Blue Jays beat up Rangers in baseball's season opener

MLB: Toronto Blue Jays 8, Texas Rangers 1

It was the perfect debut for rookie manager Buck Martinez and his Toronto Blue Jays.

The first game of the 2001 Major League Baseball season wasn't much of a contest, as starting pitcher Esteban Loaiza shut down the Texas Rangers and Shannon Stewart and Tony Batista hit homers as the Jays cruised to a 8-1 win in San Juan, Puerto Rico on Sunday.

With a capacity crowd of 19,891 at Hiram Bithorn Stadium hoping that one of its homegrown stars such as Carlos Delgado, Ivan Rodriguez or Jose Cruz Jr. would play the role of hero, it was a guy that Mexico that stole the show.

Filling the shoes of departed David Wells and assuming the role of ace, Loaiza (1-0) was deadly against his former team, allowing eight hits and striking out nine in seven solid innings.

"I'm really excited with the way I pitched," said Loaiza, acquired from Texas last season. "I really wanted to perform like I did today.

"Pitching against my former team was really exciting. I didn't know what was going to happen. They have a great lineup."

Pitching in his first career opening day assignment, the 30-year-old righthander also managed to break the club strikeout record of seven shared by past Blue Jay greats Dave Stieb (1983) and Jack Morris (1992).

"I think Esteban has the ability to be a premier pitcher," Martinez said. "The Texas Rangers have a really good lineup. You just can't afford them too many opportunities.

"He was very focused on what he wanted to do. He had a game plan and stayed with it. He pitched ahead and finished at-bats very effectively."

Pedro Borbon and Kelvim Escobar combined on a hitless eighth before closer Billy Koch got the final three outs.

The game was played in a party-like atmosphere seldom seen in major league parks. Fans danced between innings to salsa music, while the melodic sound of bongo drums echoed throughout the refurbished stadium.

The pre-game ceremonies had a true taste of Puerto Rico, with salsa dancers doing a number in the infield to the tunes of a Latin America band performing on a stage set up near second base.

After all three anthems were sung - the American, the Canadian and Puerto Rican - Roberto Clemente's widow, Vera Clemente and Hall of Famer Orlando Cepeda threw out the ceremonial first pitches.

Roberto Clemente's No. 21 and Cepeda's No. 30 were retired as well.

Sunday's game was a special occasion for many reasons. In addition to Major League Baseball making an appearance in Puerto Rico, one of the big stories was the debut of Alex Rodriguez.

Rodriguez, who signed a 10-year, $252-million US contact in the summer, singled in his first two at-bats, but his first regular-season appearance proved to be less than memorable as he failed to make three routine plays in the field.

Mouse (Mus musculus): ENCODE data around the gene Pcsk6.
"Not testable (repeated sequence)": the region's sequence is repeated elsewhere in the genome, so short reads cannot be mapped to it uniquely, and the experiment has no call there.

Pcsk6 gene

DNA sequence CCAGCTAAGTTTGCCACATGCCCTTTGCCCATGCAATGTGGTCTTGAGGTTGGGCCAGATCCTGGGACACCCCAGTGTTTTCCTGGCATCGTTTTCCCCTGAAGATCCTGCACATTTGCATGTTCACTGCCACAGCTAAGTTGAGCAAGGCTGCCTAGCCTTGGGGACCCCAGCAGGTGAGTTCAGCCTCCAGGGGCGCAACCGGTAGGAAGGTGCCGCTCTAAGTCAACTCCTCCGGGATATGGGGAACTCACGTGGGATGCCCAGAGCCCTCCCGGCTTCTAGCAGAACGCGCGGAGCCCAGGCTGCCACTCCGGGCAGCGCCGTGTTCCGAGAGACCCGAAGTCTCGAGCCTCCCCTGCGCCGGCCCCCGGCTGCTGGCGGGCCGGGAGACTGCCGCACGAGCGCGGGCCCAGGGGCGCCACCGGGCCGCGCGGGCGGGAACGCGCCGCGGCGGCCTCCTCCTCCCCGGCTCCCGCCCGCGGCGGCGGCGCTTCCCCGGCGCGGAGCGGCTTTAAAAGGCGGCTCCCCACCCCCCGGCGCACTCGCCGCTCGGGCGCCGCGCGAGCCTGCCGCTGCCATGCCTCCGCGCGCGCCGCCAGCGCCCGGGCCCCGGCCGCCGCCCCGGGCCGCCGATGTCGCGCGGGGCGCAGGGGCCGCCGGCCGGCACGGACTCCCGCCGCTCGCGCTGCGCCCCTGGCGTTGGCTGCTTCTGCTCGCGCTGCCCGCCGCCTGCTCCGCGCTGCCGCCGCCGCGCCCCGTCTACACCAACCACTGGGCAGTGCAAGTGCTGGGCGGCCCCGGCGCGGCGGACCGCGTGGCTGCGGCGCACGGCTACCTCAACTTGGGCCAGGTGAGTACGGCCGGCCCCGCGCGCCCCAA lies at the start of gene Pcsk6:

"There were some good things -- a couple of hits," he said. "There was a little bit of everything: error, slip, hit. First game, there's 161 to go. You just have to move on."

Starting pitching is expected to be one of the big holes in the Blue Jays' roster this season. If the team is expected to challenge for a post-season berth this season, it will need the offence to pull it out of some tough games.

If the first game is any indication, the offence looked like it is willing to take on the responsibility. Toronto pounded out 13 hits against the Texas pitching staff, including five for extra bases.

Like Toronto, Texas entered the regular season with many questions about its pitching staff and whether it was strong enough for the Rangers to compete in the playoffs.

With the exception of a few bad pitches, Texas starter Rick Helling (0-1) looked solid, allowing four runs and six hits in six innings, but the relief pitcher Mark Petkovsek looked horrible as he failed to retire a batter in the seventh and was tagged for four runs.

The Rangers struck first and scored their only run in the game in the top of the first when Rafael Palmeiro followed up on a Rodriguez single with a double down the left-field line that Stewart had trouble fielding.

Stewart made up for the miscue in the third. With two out and no one on, Stewart pounded a Helling pitch into the right-field seats.

After getting Bo Porter to strike out and Rusty Greer to ground out to end a threat in the top of the fourth, the Jays responded by taking the lead in the bottom half of the inning.

With Brad Fullmer on first, Batista lofted a lazy fly ball that carried over the left-field fence.

"I felt great after hitting that homer," said Batista, a Dominican native. "That was a great moment."

Petkovsek took over for Helling in the seventh, but his first appearance of the regular season was one he would rather forget. Petkovsek promptly allowed a double to Homer Bush and a single to Stewart. Alex Gonzalez followed up with a single, scoring Bush to give Toronto a 5-1 lead.

After Raul Mondesi singled to load the bases, Rangers coach Johnny Oates replaced Petkovsek with Mike Venafro. The decision didn't make a difference as Delgado hit a bloop single to score Stewart and Fullmer hit a sacrifice fly to right to score Gonzalez and give the Jays a 7-1 lead.